As a sourcing platform, committed to both buyers and suppliers, Sourcing Playground is committed to assisting all members in achieving the best possible business deal. This is what sets us apart from most others, and we deeply believe in both our buyers and suppliers having the best possible experience using our platform.
As someone heavily involved in the offshore manufacturing / buying industry, the vast, vast majority of my clients are buyers.
In my close to twenty years in this industry, I can only think of a handful of times a supplier, whether a factory or a trading company, has asked me for advice on how attract buyers. I personally find this a bit strange, as most suppliers out there market themselves in the exact same way.
Most suppliers either market themselves in a very passive way (Alibaba, Made In China, Global Sources etc), or actively spam potential buyers with a generic email that they are too lazy to put the potential buyers name on. Some spend thousands of Dollars on trade shows, and they are lumped together with every other seller of the same product. I do not even attend these shows anymore, and from what I have heard, this is very common. The number of buyers attending trade shows is on the decline.
In no way, does any of the above distinguish a supplier from the other ten thousand that market themselves in the exact same way.
Personally, if I receive an email that does not have my name on it, I simply mark as spam, without even reading. I am sure plenty of others do the exact same. The same applies to emails I am “bcc’d” on. To me these types of mails say one thing. “Lazy”.
So, from the above, how does a supplier differentiate themselves from the thousands doing the exact same thing?
Or as the title of this article suggests, how to make the best first impression as a supplier?
According to research, when making a new contact, we decide if we like someone, extremely quickly. These are known as Snap impressions, and we are hardwired to make them (Snap. Making the most of first impressions, body language & charisma. Patti Wood, 2012).
My suggestions are below. I am sure many of you have other suggestions, and this article is not all inclusive. However, based on my personal experience, these are non-negotiable.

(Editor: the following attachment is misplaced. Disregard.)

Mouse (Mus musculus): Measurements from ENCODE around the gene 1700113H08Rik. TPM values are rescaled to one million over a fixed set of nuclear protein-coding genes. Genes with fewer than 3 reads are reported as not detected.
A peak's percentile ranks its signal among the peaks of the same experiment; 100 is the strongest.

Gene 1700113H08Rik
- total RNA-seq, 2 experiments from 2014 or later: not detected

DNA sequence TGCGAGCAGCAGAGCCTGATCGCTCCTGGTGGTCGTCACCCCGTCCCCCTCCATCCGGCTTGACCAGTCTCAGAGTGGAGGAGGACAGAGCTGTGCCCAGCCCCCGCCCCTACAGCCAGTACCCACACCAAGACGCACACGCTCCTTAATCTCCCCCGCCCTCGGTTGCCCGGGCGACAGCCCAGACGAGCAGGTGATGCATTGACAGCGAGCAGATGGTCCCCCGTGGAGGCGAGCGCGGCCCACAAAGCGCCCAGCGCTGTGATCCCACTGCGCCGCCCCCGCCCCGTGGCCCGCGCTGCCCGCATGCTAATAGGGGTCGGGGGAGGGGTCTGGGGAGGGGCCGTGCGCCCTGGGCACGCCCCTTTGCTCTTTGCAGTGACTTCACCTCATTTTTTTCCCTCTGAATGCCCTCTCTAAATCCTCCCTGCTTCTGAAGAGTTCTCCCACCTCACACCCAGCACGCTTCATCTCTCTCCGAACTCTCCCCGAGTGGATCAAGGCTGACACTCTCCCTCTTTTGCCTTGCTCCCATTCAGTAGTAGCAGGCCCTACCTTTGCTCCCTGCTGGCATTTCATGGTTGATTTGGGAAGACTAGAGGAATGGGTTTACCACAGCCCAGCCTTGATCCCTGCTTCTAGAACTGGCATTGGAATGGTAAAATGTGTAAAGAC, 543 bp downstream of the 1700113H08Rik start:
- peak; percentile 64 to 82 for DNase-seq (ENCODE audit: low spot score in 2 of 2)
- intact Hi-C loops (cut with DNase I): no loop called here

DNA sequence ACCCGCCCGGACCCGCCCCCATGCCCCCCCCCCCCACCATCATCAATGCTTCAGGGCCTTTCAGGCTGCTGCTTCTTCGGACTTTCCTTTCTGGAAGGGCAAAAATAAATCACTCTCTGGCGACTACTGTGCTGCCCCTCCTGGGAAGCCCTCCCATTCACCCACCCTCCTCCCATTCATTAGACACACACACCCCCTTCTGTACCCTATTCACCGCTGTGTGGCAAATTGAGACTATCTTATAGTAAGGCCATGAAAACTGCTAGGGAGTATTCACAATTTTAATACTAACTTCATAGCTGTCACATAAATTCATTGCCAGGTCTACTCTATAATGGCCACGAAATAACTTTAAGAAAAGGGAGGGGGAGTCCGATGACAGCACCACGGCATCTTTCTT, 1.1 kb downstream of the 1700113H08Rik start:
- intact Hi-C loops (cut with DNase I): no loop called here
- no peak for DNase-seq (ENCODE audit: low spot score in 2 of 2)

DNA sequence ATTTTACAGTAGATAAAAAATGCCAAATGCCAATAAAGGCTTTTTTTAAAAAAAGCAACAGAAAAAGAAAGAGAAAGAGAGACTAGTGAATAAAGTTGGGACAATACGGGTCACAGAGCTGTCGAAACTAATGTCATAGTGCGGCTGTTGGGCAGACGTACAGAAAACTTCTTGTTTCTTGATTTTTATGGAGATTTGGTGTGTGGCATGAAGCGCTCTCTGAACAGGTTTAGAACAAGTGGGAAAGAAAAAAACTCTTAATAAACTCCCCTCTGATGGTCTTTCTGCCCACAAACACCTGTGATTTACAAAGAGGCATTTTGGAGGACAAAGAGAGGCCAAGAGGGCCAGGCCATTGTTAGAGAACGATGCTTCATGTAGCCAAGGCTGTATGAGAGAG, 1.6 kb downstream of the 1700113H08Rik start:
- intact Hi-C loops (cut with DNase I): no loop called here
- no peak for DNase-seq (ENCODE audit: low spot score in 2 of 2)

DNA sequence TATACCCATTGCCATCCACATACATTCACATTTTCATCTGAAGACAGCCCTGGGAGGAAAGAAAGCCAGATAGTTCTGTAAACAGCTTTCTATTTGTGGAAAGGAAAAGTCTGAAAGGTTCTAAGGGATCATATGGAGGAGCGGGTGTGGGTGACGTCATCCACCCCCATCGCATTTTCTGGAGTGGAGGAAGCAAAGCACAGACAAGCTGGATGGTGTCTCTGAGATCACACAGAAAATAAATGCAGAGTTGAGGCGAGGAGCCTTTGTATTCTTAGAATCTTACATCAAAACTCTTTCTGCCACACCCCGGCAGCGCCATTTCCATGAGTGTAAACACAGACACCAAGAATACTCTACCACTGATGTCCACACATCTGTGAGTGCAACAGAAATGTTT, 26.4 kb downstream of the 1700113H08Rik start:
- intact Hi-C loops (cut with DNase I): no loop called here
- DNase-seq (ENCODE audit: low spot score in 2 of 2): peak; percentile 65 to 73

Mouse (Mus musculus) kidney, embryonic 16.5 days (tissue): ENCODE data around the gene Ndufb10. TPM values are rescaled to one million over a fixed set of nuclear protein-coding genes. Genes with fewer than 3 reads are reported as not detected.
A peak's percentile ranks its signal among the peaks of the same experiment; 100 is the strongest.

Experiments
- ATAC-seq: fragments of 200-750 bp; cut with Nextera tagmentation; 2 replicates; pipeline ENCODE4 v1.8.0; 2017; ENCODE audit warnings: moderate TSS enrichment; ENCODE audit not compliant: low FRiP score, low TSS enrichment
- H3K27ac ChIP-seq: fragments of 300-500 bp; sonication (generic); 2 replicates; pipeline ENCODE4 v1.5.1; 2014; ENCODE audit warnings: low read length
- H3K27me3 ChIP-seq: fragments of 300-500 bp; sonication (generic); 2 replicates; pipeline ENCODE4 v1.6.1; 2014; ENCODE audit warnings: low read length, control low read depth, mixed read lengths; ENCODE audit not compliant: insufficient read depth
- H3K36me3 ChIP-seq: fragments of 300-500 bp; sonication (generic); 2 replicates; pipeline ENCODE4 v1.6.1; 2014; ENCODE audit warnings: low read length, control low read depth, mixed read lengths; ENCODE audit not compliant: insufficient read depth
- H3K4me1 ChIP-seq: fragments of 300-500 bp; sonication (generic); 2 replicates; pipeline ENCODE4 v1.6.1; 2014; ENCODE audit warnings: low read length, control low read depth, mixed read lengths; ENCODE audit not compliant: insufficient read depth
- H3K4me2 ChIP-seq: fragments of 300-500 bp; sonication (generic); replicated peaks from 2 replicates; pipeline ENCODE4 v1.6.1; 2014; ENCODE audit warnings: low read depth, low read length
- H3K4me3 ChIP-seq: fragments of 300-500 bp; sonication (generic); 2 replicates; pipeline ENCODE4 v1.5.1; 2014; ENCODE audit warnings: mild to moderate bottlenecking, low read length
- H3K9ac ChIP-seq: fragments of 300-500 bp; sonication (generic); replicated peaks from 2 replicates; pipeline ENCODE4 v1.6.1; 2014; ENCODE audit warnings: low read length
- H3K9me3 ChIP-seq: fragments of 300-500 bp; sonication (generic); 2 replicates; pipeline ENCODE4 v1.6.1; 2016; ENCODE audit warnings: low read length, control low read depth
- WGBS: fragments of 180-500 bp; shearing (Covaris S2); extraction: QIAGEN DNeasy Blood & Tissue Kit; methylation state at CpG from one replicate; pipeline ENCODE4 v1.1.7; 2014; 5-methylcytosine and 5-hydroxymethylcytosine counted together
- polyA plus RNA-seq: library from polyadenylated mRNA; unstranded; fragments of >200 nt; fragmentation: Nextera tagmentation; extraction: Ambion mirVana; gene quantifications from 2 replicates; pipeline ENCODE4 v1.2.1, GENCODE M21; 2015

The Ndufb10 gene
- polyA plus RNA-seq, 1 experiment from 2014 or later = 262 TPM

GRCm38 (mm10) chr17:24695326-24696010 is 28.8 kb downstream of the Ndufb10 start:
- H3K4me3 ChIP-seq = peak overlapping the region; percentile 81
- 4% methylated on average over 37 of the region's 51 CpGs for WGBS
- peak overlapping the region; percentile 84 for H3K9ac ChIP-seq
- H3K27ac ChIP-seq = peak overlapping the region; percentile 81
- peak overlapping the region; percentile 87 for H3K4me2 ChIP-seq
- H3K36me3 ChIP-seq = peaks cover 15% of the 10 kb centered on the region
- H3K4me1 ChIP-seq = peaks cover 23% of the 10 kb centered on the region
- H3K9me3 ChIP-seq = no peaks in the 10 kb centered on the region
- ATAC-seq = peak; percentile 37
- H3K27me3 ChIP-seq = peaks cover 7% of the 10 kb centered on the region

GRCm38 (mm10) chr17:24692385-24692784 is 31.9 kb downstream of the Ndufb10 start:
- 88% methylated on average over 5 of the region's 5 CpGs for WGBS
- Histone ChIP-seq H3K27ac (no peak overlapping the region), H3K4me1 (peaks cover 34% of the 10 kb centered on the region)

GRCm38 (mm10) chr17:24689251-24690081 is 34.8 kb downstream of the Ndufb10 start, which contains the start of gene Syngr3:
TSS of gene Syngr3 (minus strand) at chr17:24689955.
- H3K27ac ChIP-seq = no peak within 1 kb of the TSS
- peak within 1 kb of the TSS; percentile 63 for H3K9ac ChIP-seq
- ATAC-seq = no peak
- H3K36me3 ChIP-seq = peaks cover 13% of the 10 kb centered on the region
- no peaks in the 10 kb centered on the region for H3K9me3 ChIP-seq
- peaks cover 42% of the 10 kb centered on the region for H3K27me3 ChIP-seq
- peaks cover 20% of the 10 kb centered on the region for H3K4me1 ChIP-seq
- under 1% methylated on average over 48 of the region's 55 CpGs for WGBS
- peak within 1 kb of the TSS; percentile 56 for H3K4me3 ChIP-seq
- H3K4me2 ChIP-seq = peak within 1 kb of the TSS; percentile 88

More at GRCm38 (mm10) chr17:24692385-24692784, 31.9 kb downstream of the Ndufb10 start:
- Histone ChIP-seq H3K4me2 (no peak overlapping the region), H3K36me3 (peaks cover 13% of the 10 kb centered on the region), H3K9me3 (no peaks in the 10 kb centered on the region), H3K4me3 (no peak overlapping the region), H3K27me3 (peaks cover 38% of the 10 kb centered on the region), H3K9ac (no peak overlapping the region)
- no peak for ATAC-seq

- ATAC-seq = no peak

If you are “cold calling” a potential buyer
- Put some thought into your email. Spend a bit of time investigating what the potential buyer does. Check their website. Use this information in your email, and explain to them what benefits you can offer them, based on their specific company. Obviously, this requires some time and thought.
- Ensure the email is grammatically correct. Never use colloquial English, or any informal words. Think about what you write. For the Chinese, their family name is before their first / given name. For Westerners, this is the opposite. If you are contacting me (Michael Eisman), never start with “Dear Eisman”. This is a common mistake by Chinese suppliers. I have also noticed this type of mistake with many Indian suppliers. They will call me “Mr Michael”. This is also obviously incorrect. Although these points may seem trivial to some, they are not.
- Never send a generic email, or one not using the recipient’s name.
- Never BCC the recipients. It is obvious that the mail has been sent to every person in your address book.
- If you want to connect via LinkedIn or a similar platform, send a personalised connection request. Do not use the automatic connection request. Even more important on this type of platform, is to not message someone with a sales pitch the minute they accept your connection request. Wait a few weeks, and ensure you send a personalised message. This is part of the unofficial LinkedIn etiquette.